Please don’t ask me if I have a husband, k?

Credit: Odyssey

Assumptions can be a real problem. For example, I look a certain way and I wear a wedding band therefore I must be married to a man, right? I have children therefore I must have given birth to them. I’m a lesbian therefore I must dislike men. You get the picture. Making assumptions is a cognitive shortcut, it’s like a stereotype. We all use stereotypes whether we like to admit it or not. I use them all the time, it’s a heuristic device, a way the brain quickly sorts the world. Our upbringing, culture, language and personal/political contexts all influence how much or little we rely on stereotypes in our everyday lives.

When assumptions become really problematic is when we use them to oppress people. For instance: “oh you’re married, what does your husband do for a living”? To which I have to say, “I am married, yes, but not to a man”. A couple of things are happening here: 1) I have to out myself 2) I’m more stressed than I was before 3) now I’m going to have to probably explain to this person how I can be married but not to a man. Do you see how all of that happens in the space of about 10 seconds? Blink and you’ve missed it.

I have had to educate many, many people on the fact that I’m not married to a man and no, I wasn’t pregnant and no, I didn’t give birth to my children. I have had to politely decline to explain, to people who really don’t know me that well, how we had our children. It’s hard for me to explain the inappropriateness with which one asks another person how they had their children, but trust me, gays and lesbians get this ALL THE TIME.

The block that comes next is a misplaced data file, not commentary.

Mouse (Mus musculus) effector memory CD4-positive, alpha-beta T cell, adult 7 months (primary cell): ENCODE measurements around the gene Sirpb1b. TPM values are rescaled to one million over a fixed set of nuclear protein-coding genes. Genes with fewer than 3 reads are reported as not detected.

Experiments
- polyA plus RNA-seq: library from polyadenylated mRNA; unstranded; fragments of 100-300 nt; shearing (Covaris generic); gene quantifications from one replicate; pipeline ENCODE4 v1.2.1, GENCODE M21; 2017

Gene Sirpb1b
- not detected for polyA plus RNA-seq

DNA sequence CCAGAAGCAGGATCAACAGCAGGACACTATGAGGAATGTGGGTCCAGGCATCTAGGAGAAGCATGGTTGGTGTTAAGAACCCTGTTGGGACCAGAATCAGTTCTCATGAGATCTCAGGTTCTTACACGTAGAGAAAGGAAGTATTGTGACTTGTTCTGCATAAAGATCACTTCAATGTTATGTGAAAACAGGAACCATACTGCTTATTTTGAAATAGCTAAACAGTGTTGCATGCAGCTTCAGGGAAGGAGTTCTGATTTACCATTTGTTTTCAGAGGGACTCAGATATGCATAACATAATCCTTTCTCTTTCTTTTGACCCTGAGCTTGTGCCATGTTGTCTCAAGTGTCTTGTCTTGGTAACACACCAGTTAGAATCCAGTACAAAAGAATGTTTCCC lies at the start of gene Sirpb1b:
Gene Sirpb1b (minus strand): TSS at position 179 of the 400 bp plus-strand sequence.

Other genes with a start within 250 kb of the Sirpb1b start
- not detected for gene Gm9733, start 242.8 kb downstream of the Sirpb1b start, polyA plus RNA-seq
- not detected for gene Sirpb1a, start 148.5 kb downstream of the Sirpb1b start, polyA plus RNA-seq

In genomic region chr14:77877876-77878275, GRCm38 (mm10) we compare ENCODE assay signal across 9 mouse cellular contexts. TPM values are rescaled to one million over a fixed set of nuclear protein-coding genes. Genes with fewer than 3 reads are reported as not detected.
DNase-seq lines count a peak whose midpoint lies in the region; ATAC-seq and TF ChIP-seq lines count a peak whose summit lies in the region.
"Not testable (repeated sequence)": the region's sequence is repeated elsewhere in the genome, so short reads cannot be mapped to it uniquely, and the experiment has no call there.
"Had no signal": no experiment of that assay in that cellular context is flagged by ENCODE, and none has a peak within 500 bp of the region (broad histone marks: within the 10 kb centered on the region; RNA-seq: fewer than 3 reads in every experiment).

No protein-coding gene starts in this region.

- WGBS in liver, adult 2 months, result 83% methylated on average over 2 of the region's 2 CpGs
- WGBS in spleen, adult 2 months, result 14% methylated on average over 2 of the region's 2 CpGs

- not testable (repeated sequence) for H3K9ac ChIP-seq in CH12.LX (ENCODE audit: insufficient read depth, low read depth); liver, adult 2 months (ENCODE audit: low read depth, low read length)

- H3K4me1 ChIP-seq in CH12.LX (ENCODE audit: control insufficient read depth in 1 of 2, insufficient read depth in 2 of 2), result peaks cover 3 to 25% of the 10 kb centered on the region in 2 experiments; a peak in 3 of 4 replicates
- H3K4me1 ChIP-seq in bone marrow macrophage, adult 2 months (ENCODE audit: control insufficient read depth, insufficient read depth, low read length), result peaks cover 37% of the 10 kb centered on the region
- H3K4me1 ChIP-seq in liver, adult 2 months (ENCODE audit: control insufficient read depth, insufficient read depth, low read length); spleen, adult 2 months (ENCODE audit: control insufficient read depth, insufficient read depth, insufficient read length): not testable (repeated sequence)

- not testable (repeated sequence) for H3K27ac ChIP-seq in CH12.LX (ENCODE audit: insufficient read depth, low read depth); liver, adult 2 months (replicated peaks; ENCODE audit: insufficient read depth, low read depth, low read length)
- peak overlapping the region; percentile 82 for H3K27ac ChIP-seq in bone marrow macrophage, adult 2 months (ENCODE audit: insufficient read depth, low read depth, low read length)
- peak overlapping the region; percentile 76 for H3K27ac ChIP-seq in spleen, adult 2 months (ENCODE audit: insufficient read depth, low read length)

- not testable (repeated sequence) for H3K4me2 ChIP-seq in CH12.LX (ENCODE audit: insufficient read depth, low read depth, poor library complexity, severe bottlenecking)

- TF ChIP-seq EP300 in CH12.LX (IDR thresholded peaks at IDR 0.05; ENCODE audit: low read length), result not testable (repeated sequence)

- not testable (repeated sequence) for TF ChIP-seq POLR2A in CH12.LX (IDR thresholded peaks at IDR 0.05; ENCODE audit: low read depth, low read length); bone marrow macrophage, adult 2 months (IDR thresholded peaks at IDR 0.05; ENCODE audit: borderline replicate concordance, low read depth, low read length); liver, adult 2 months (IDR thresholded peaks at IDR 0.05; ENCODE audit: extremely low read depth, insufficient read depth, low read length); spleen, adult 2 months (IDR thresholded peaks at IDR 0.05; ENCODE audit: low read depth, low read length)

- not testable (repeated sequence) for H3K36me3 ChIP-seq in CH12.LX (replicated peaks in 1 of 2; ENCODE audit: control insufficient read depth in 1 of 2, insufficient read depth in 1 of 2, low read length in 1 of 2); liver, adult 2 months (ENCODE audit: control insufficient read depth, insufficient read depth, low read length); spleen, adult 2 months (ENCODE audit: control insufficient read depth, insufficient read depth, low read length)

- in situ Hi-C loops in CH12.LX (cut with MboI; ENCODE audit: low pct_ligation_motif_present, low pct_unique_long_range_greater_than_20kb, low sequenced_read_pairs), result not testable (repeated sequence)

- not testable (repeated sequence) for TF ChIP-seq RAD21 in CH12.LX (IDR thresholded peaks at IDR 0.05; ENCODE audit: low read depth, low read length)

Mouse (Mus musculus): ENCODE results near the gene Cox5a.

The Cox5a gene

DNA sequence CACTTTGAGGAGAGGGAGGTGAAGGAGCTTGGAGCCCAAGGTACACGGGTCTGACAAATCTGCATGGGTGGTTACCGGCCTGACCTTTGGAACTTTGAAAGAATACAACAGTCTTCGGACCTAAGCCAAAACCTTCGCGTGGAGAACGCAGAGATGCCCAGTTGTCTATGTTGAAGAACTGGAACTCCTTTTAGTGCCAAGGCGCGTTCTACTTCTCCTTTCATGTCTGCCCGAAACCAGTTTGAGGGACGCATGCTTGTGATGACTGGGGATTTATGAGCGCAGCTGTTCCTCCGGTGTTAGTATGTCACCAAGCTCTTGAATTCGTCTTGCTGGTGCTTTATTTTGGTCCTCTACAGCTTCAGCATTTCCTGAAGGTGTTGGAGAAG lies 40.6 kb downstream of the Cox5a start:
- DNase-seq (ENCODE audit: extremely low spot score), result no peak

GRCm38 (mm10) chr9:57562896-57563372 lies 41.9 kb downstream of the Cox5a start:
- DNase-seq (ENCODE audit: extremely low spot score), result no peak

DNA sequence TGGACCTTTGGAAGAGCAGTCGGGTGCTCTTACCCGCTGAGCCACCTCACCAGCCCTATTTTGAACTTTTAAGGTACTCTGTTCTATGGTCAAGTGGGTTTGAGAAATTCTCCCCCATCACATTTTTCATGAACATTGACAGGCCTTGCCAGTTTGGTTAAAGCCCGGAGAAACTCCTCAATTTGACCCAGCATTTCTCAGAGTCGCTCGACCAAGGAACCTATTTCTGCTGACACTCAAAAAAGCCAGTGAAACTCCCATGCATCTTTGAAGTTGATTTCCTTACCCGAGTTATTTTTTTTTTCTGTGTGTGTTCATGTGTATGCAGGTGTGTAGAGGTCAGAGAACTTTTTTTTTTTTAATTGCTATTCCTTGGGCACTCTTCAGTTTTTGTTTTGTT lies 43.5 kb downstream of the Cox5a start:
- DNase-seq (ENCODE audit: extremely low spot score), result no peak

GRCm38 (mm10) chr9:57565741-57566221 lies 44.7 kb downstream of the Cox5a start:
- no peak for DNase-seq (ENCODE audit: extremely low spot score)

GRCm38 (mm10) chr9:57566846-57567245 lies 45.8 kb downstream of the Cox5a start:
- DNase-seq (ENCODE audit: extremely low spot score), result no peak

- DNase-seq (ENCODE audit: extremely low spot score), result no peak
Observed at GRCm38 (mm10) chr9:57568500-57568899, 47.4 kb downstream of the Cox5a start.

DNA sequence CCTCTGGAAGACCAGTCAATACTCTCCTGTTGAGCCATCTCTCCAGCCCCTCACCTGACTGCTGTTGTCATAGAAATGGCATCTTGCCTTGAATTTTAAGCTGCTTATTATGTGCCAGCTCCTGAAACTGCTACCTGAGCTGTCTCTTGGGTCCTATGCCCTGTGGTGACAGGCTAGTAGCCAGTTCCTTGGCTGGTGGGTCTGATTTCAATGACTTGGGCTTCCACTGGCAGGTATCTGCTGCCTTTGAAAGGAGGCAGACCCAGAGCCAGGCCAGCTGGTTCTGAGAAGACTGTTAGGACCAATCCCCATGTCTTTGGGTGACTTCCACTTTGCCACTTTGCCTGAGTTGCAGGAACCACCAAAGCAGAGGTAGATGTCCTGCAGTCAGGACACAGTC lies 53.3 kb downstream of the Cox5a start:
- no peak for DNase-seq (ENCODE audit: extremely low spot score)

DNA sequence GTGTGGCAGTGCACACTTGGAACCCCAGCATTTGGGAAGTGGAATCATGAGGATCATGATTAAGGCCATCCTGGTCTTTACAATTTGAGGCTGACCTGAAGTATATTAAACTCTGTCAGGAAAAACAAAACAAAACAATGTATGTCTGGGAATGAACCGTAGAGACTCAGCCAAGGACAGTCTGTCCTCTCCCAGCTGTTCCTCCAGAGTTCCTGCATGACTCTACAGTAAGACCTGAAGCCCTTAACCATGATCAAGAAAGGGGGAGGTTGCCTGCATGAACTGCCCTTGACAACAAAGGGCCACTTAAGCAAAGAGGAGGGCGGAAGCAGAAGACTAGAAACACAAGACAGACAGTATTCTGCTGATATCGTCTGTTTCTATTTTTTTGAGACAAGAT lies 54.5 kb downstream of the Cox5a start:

So please, if you meet someone who “looks straight” or “looks like a woman” or “looks like a man” or has children, don’t make assumptions about a) their sexuality b) their gender c) how their family came to be. Just be cool and engage with them in a respectful, kind way. Follow their lead. Don’t make assumptions about their pronouns, use the ones they use. Use the name they ask you to use. Use the word partner instead of “husband” or “wife”.

Asking a whole bunch of intrusive questions or making assumptions that they then have to correct starts you off on a footing that isn’t equal. You have already exerted your heterosexist or cisgender privilege. Privilege is a something that you exert when you don’t even know that you’re doing it. So the next time someone asks me what my husband does for a living, I’ll respond politely but I’ll remember that you asked because it’s not my job to educate you on your heteronormativity. xo Janet

Published by Janet Gwilliam-Wright

Feminist and queer. Professional teller of truths. Slayer of personal demons.

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